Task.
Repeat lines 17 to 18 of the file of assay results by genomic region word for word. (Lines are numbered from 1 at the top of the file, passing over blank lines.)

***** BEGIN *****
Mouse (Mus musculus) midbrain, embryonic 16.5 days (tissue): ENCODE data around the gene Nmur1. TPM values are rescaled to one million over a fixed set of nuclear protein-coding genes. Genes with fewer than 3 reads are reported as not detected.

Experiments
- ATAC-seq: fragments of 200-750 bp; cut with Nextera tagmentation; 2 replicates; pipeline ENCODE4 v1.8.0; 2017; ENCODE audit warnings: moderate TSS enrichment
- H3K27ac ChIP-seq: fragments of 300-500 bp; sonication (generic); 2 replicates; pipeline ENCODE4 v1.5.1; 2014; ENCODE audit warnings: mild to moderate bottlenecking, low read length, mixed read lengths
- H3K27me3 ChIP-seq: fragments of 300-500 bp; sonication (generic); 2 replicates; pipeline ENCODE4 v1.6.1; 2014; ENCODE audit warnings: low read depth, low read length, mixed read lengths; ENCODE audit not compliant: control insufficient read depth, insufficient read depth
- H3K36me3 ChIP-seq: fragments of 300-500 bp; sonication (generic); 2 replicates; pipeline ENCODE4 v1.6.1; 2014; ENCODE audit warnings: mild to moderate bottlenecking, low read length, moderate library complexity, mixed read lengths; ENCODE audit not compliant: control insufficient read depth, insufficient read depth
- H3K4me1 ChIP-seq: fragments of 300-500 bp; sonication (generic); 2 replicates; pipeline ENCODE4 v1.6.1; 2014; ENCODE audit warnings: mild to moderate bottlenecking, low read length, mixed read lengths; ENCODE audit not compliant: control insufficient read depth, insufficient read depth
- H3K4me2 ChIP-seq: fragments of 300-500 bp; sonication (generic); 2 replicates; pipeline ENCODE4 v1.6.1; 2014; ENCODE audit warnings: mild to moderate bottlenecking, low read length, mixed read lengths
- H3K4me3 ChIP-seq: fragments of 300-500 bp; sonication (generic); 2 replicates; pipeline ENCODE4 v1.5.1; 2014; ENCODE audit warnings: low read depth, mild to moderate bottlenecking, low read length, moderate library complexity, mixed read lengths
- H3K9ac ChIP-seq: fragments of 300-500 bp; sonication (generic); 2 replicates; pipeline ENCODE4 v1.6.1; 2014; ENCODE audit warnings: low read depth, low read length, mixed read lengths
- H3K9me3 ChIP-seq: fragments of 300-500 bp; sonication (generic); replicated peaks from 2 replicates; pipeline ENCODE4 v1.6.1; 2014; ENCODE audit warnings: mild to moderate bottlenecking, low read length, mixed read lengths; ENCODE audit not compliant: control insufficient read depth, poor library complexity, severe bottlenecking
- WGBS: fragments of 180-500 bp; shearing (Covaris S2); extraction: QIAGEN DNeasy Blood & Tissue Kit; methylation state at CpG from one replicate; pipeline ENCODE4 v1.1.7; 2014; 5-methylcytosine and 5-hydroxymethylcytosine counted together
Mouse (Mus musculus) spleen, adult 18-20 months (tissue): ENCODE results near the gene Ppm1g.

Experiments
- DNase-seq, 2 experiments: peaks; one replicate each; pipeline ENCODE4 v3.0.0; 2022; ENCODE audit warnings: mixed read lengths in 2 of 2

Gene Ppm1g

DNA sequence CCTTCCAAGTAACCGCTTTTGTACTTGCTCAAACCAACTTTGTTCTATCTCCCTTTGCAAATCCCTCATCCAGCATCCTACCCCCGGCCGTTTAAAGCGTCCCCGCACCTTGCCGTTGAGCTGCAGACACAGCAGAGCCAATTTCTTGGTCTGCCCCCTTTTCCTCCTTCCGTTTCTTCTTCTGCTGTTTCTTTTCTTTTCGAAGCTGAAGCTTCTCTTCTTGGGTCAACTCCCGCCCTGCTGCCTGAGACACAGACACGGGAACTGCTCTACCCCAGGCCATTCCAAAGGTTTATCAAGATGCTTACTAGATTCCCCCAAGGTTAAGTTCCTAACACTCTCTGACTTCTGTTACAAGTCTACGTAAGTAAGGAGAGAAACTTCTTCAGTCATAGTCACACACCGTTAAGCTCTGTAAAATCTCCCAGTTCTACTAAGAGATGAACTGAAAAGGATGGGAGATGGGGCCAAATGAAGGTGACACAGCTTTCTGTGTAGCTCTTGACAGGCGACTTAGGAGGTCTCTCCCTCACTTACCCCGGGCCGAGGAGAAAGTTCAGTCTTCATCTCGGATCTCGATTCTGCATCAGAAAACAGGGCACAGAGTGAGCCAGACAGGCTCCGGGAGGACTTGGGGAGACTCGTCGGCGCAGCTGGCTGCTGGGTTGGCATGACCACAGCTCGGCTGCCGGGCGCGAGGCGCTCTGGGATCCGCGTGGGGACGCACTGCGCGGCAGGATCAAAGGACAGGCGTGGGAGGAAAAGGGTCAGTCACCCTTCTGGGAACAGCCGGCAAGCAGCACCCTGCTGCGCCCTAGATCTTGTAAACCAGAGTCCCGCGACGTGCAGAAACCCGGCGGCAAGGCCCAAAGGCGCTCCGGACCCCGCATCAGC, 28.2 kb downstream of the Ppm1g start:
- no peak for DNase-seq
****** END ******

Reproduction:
DNA sequence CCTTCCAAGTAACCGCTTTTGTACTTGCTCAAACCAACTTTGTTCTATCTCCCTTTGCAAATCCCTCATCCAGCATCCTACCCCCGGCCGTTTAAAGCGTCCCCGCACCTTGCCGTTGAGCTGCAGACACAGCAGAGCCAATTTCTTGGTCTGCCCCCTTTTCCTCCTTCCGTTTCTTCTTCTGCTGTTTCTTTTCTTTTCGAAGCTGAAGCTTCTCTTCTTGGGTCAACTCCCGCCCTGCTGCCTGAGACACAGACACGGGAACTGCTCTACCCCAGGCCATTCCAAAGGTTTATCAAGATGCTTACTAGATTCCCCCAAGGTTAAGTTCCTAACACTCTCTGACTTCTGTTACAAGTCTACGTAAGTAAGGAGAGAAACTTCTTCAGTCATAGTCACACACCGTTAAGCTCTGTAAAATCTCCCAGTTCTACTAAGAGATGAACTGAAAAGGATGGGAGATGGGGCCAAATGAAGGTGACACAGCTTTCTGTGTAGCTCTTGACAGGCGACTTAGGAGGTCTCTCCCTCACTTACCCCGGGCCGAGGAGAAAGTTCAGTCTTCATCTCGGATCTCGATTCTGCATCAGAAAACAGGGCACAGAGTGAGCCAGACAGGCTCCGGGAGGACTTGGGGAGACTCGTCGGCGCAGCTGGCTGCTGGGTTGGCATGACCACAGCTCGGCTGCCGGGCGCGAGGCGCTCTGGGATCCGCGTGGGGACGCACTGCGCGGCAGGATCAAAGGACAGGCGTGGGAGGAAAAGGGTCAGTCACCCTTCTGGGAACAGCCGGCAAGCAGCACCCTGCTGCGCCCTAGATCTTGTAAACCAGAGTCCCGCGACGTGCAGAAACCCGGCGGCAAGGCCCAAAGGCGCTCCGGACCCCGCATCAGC, 28.2 kb downstream of the Ppm1g start:
- no peak for DNase-seq